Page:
rachmaninoff said:You mean, if I strongly suspect them to be suicidal? I certainly wouldn't given them their gun then, for obvious reasons. The fact that he/she owns it really makes no difference. And how is this relevant to this discussion about assisted suicide? There is no comparison between terminally ill people with painful, degnerative disease, and otherwise healthy, clinically depressed suicidal people. Idiotic comparison, really.
my bad, you're right about that. I thought this was about clinically depressed suicidal people.
Here's my life experiance:
My grandmother had congestive heart failure among other things, and was in and out of the hostipal for a long time. She was on life support for about a week when my grandpa (with support from the family) decided that she can't live like that so he asked to pull the plug. I was in a wierd mental state during all of this, kind of like overpowered by the weight of the situation to the point where I just didn't know how to react. I was beside myself, and I don't think I would've ever been able to make the decision to take her off life support or not. I want to say that it was the right choice because she wasn't totally responding to other people and she was relying on life support so it didn't seem like she was going to pull through. So I would say that it's okay to pull the plug for cases where the person in question can't even really respond to the other people and outside world, and can't live without life support.
As far as terminally ill patients in a state of constant physical pain who can respond to other people and voice their desire to die, I can see it both ways and I would rather not decide. This is a very diffacult delima. If I had to make a desicion, I would sympathize with the patient, because that person knows how much physical pain they feel and not thier friends and family. It's kind of rude to say "buck up and deal with the pain, we want you around regardless of what you think". Then again, I'm a very sensitive person, which makes me look very insensitive at times.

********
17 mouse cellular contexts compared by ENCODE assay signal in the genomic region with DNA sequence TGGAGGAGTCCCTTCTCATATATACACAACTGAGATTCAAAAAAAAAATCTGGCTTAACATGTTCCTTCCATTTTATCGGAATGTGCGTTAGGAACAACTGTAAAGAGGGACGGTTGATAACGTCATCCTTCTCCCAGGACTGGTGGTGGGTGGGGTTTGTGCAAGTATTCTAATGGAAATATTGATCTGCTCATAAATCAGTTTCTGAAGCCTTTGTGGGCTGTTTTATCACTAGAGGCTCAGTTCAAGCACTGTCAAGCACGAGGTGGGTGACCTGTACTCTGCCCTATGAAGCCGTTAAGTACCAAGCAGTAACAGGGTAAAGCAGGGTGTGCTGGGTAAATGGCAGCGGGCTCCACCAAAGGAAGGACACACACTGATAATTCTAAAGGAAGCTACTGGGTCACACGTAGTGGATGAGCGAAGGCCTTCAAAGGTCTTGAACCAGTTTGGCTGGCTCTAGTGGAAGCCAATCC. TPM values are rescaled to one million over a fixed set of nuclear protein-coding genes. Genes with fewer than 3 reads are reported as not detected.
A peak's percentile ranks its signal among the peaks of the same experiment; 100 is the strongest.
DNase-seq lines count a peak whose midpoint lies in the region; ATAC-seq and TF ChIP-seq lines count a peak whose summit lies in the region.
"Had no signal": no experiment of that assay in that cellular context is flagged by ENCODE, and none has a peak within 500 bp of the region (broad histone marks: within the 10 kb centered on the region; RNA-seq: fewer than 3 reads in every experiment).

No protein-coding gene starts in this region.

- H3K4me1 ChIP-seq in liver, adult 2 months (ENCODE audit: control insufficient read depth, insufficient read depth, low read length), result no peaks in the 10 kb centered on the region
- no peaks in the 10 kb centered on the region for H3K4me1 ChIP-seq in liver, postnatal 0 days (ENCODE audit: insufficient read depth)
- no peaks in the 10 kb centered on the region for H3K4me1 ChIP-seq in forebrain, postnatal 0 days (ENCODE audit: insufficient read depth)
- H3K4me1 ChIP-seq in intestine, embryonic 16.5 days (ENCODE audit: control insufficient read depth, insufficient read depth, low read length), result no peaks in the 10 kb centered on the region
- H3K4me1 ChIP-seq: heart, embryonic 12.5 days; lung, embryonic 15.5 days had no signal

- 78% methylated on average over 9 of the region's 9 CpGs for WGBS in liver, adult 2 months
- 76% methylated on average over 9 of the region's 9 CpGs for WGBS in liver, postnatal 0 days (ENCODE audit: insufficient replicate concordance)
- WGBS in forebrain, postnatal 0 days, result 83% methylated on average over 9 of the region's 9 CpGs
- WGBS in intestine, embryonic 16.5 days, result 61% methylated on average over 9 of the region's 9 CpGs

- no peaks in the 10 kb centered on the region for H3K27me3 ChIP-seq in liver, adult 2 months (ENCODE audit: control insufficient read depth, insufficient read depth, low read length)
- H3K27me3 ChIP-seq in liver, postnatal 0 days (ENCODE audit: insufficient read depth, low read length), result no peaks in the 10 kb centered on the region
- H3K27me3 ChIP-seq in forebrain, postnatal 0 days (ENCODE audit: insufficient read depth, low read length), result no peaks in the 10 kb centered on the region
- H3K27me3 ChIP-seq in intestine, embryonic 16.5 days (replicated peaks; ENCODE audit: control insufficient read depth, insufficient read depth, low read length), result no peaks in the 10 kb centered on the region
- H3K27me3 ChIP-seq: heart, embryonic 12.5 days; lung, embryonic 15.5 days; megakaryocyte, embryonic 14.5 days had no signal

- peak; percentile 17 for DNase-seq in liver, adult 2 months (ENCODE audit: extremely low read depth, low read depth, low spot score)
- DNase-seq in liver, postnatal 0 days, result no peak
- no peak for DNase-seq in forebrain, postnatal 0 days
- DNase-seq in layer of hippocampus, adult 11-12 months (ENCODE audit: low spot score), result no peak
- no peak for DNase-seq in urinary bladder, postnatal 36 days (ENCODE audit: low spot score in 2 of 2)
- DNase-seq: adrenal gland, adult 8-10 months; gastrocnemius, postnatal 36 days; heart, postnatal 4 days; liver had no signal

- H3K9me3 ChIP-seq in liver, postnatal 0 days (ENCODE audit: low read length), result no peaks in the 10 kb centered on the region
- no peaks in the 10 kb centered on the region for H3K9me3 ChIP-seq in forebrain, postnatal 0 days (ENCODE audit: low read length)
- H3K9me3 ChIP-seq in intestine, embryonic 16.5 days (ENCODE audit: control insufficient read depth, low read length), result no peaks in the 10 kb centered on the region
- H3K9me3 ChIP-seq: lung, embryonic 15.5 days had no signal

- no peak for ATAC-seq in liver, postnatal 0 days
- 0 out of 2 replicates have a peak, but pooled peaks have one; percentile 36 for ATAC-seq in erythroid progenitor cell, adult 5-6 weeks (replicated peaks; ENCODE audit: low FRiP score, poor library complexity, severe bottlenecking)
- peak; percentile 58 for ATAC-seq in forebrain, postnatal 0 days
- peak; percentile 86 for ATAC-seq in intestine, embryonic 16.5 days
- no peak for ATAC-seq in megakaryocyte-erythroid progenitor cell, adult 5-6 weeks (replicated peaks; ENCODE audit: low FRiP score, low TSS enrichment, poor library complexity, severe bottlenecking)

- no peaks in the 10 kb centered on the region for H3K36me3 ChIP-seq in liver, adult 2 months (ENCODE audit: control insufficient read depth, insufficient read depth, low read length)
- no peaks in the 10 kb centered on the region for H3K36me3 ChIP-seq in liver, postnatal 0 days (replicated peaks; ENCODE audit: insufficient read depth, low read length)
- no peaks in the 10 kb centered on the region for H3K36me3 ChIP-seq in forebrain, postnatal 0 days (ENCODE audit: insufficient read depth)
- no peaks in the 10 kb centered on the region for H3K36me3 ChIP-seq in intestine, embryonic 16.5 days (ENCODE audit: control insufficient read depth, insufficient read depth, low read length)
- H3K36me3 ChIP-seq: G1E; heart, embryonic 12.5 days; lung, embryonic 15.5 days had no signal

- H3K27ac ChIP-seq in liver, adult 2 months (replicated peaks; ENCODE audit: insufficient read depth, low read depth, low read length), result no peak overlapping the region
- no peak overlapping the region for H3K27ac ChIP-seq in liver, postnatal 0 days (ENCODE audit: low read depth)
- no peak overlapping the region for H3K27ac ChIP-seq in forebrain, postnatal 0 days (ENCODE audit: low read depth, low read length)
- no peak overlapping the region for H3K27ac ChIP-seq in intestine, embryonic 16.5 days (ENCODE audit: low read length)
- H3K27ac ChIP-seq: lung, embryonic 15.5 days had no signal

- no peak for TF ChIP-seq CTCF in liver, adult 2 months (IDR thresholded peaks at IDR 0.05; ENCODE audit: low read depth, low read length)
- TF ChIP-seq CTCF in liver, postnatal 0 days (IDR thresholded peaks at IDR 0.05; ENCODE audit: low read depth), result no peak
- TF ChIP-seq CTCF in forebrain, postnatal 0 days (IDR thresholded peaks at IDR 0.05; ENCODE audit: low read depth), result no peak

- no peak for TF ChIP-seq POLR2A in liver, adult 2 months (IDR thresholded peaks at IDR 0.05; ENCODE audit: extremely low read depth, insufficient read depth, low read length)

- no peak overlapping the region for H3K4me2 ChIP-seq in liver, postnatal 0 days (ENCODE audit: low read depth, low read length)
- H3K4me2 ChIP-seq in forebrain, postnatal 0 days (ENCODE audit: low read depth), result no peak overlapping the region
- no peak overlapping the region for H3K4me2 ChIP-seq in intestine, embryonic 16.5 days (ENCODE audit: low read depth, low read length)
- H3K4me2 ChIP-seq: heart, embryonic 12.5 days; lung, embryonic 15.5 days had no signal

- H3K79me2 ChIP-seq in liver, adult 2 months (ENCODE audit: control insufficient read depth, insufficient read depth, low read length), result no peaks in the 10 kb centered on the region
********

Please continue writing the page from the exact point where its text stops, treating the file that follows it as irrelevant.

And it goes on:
As far as clinically depressed people, I would say heck no!
Oh yeah, as far as the main question at hand... I would say that my answers to the situations above is how I would vote, and they are alligned with my morals. I would want everyone to react to me the way I would react to the above situations. If I said I wanted to die because I was terminally ill and in constant physical pain, I would mean it, but I would try my darndest to deal with it as long as I could until I reached that point. Something in me says that I will never say something like that though no matter what happens, but then again, I've never felt anywhere near the kind of pain that it would take, and it's not just the ammount of it, but also if there is no hope of ever relieving it. That would be the deciding factor for me, I'd deal with it for as long as I could, but I dont' know if I'd ever make the choice to die. This would also apply to mental pain and anguish over the loss of a part of my body or paralysis, but it wouldn't be as bad in that case for me, because I would still have hope (with stem cells and prosthetics) to overcome the mental part, but if I had no way of zoning out physical pain (even with drugs), thats a different story and I can't say what I would choose, but I would like my choice to be respected in that case.
If I were clinically depressed and suicidal, then I wouldn't want others to respect my choice to die. I've been depressed before and it sucks, and I've had suicidal thoughts, but they were never serious and they were only for the reason to making the people I know feel sorry for me (how rude I was to think that!!! How even more rude I would be to do that). Most people who are suicidal just don't believe they will ever feel better, but they will at some point, garunteed (I believe).
If I was in the situation my grandma was in, I'd want the same thing done to me that was done to her. She put up a good fight, but things just wouldn't have gotten better for her if she stayed on life support.
I got the feeling that I'm wasting my time writing all of this. I don't think I'm providing good conversation about what you really want to talk about.
I just don't think that when a person votes for their personal morals (which are freely chosen), that they contradict thier own freedom. I don't really get the connection there. Why would you not be free when you vote? Why would you vote for something that contradicts your freedom?